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    How to earn £12,000 in one year from game development?

    Posted by
    September 13th, 2011 3:59 pm

    The Challenge:
    I have a 365 day runway (until 9 Sep 2012) to earn £20k (about $32k) from games development.

    The earnings value is based on a UK minimum wage calculation of about £6 per hour 9-5 job, and factoring in that I will have to pay money to make them, buying in music ect, and overheads for payment providers?

    Resources:
    Me, Unity, PC, Mac, iPod, Android.

    Currently I manage to produce game ‘Prototypes’ like these http://www.kongregate.com/accounts/Arowx/favorites

    Hurdles:
    Art, 3D Animation, Procrastination, Funds, Motivation, Experience, Marketing

    Forfeit:
    If I have not hit or exceeded this target by the deadline and proved I can make a living from games I have to dust off my CV and get a job!

    So what advice would you give or better still how do you do it?

    10 Responses to “How to earn £12,000 in one year from game development?”

    1. Felipe Budinich says:

      I’m on a similar quest now, so I’m gonna tell you about what I’m planning to do, and it’s based on the extrapolations from the info I’ve got avaliable, the cost of living in my country is way lower than yours, some of it is counter to what digital_sorceress just said, and there is a big chance that I’m gonna be soooo wrong on the long run, so take it with a grain of salt:

      1.- Go niche, as niche as you can on a genre you enjoy, but try to cover as many platforms as you possibly can (I’m gonna target PC, Mac and Linux, as it seems possible on a one man team).

      2.- Leave room for expansion, if you make a “hit” (defining hit as someting that sold 10K units for a 1 man team), leave room for a part two. Keep your code as reusable, just don’t go OCD about it. Do no try to make a general purpose engine, try to make a “This game” engine, a codebase that allows you to make sequels.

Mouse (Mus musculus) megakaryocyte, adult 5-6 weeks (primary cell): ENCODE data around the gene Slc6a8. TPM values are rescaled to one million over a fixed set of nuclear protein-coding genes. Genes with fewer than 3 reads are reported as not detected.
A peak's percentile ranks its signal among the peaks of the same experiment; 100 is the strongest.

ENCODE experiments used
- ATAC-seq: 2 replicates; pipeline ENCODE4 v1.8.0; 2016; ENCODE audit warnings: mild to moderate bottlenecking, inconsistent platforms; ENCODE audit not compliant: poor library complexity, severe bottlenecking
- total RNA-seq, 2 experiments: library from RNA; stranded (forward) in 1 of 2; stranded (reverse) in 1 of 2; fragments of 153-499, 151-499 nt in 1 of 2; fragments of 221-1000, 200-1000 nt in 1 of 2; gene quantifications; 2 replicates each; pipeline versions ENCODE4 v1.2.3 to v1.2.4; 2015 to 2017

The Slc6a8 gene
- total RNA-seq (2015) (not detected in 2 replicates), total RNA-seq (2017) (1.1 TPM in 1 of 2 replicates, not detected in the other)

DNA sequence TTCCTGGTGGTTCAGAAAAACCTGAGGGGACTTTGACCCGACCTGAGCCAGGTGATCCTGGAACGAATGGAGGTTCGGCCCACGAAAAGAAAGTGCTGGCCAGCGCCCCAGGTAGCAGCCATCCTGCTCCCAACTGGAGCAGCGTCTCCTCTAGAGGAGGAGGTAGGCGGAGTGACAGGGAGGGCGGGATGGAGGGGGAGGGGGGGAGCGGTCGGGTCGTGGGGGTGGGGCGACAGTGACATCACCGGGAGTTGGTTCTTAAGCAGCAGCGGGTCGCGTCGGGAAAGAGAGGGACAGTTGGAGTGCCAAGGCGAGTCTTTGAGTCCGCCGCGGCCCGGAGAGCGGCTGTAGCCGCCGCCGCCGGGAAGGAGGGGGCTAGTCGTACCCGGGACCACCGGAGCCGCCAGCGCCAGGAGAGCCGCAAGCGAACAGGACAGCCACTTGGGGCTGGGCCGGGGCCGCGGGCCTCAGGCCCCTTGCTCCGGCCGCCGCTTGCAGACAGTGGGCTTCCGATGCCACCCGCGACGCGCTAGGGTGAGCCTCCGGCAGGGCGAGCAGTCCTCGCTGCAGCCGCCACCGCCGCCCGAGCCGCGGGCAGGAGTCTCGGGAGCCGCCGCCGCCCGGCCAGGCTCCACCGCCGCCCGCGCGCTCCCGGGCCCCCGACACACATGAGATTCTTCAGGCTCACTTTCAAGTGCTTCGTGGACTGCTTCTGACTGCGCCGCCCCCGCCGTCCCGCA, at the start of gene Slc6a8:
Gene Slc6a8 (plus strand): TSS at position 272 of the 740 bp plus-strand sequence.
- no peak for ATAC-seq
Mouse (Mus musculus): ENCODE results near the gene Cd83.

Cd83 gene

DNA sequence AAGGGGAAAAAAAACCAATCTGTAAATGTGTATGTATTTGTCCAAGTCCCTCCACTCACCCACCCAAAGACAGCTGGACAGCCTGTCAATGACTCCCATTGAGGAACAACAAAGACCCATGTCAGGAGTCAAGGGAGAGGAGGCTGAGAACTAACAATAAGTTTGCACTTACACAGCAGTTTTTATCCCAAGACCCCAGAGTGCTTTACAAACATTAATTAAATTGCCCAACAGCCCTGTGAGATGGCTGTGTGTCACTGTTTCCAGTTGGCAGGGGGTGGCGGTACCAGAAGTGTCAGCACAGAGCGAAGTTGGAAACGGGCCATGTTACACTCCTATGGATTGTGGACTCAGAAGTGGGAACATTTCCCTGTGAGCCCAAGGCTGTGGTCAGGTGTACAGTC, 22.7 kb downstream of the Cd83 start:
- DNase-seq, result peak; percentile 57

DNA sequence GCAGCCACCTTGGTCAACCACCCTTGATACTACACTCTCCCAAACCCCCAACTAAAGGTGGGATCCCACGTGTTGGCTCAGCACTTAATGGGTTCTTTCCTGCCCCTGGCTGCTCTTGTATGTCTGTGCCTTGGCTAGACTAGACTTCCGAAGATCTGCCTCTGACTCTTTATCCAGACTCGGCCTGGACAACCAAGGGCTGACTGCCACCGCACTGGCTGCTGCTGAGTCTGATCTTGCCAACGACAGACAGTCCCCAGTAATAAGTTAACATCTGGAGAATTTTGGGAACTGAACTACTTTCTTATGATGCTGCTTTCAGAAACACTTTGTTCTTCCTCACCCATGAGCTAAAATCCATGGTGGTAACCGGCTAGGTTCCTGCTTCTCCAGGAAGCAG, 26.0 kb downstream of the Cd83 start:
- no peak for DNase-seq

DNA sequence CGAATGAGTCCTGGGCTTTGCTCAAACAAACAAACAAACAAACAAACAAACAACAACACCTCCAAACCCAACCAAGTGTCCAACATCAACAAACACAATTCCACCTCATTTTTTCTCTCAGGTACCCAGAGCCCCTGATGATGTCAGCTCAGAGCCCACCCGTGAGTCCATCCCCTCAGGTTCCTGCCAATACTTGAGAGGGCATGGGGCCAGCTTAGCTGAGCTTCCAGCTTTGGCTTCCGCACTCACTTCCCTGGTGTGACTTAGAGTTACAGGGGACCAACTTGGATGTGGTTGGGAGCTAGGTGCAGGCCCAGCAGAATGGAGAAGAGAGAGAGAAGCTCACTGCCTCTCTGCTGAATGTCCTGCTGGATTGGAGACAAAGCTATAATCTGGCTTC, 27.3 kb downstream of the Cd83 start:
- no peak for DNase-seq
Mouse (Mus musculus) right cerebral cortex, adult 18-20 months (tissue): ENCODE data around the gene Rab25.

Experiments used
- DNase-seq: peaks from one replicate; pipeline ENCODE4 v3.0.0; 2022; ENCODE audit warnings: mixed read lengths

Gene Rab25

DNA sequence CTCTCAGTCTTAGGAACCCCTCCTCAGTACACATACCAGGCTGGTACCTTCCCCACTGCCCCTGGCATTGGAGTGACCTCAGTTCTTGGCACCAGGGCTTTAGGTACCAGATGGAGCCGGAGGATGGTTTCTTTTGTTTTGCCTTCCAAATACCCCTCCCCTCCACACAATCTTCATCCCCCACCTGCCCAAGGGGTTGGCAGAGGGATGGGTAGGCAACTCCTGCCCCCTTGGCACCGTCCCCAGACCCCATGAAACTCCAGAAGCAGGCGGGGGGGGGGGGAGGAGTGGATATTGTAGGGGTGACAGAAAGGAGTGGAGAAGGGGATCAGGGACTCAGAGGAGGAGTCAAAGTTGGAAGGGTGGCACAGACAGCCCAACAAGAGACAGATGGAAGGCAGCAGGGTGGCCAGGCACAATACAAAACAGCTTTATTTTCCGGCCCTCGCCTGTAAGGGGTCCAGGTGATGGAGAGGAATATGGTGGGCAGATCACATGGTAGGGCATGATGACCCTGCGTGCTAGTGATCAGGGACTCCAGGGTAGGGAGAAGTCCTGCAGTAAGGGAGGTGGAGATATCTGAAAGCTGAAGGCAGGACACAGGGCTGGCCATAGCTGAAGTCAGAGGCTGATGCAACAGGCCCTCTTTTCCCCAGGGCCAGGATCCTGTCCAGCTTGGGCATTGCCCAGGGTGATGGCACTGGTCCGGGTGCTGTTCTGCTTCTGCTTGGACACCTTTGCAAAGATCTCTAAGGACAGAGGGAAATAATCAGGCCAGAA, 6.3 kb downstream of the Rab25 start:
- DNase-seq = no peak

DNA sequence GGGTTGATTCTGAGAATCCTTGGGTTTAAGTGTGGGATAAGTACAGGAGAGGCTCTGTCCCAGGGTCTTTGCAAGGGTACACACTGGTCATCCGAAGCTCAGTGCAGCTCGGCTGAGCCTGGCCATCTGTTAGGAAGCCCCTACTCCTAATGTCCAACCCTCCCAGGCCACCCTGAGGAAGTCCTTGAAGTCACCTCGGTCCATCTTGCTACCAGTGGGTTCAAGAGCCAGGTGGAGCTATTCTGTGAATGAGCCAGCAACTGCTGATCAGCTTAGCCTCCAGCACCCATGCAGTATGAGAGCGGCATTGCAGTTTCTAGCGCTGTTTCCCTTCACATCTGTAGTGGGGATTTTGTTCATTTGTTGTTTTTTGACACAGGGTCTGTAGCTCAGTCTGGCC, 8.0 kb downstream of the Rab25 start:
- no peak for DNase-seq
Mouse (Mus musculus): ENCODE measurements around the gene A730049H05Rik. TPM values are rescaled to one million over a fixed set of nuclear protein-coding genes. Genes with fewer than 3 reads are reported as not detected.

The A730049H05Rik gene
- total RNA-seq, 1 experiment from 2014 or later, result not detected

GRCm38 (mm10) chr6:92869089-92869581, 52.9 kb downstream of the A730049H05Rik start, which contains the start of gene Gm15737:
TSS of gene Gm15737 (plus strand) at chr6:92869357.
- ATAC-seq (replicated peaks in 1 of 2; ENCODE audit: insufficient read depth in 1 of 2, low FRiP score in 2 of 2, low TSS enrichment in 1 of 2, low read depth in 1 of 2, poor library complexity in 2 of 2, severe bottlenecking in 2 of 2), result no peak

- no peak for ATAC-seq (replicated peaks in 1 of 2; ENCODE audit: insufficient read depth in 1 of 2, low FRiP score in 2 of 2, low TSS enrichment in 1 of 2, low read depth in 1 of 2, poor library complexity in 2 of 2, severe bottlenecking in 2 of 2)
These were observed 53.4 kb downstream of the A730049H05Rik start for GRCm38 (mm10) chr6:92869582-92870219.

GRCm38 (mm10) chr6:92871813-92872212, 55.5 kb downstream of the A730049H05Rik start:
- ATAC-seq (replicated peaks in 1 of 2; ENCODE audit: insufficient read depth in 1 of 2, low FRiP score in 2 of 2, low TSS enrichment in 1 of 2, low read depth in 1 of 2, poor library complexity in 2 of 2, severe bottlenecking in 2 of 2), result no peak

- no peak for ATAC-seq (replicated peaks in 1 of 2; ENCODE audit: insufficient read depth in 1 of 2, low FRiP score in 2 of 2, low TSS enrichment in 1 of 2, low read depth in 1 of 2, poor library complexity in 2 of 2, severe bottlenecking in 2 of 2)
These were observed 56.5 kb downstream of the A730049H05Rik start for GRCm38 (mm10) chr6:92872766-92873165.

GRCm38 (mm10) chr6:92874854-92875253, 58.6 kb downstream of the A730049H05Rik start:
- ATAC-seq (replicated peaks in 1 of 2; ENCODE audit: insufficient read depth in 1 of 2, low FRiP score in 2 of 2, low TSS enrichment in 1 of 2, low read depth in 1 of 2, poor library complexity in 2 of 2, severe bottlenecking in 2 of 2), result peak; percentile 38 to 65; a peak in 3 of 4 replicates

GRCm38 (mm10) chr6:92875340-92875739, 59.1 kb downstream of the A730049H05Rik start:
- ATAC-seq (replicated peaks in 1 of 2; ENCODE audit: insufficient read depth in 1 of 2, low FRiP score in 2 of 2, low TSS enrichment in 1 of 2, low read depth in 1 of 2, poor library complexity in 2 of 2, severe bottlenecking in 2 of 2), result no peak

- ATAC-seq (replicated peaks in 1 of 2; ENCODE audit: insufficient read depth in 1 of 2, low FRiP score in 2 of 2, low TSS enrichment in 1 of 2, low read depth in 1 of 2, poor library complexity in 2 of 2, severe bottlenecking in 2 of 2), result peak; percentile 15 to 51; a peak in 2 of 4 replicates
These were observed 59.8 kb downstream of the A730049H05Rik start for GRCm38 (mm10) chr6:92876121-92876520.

3.- Marketing: Try to get as much bang for your buck as you can. Sure google ads seem cheap, but how effective they are? this goes back to the niche strategy, learn were your potential players lurk, advertise there, do not try to spam the whole wide web, leave that to EA.

      4.- Release early, release often. Learn how to fail quick, and learn from your failure. As soon as you’ve got something playable get some beta testers, again, search within your niche audience, but keep in mind “make something for everyone, and you’ve got something for no one”

      5.- Use competitions as deadlines, it’s SOOO easy to get sidetracked, or get into an infinite polishing/refactoring loop.

    2. PoV says:

      Cool. Next month, I’ll be challenging everyone to earn $1. Might be a good place to start. :D

    3. notche says:

      My advice is “Don’t do it!”

      Everybody and their brother wants to make games for a living. There are 50K games sitting on Kongregate absolutely free to play making pennies from ads. You will make a lot more money standing on your local street corner with a sign begging for beer money.

      People see Notch and the Angry Birds guy and just see huge dollar signs. These guys are like the guys that accidentally hit the lottery. You are more likely to be the guy who spends months (or years) making an awesome game that goes unnoticed and you don’t even get back your return on investment.

      My advice is find a profession that will make you a ton of money. If you want to stay in software development, that’s fine. Find a niche that is a cash cow – not games. Build software for companies that are rolling in dough and will to pay. If you find the right niche, you can charge 20K for software that will take about as long to develop as that game you are dreaming of.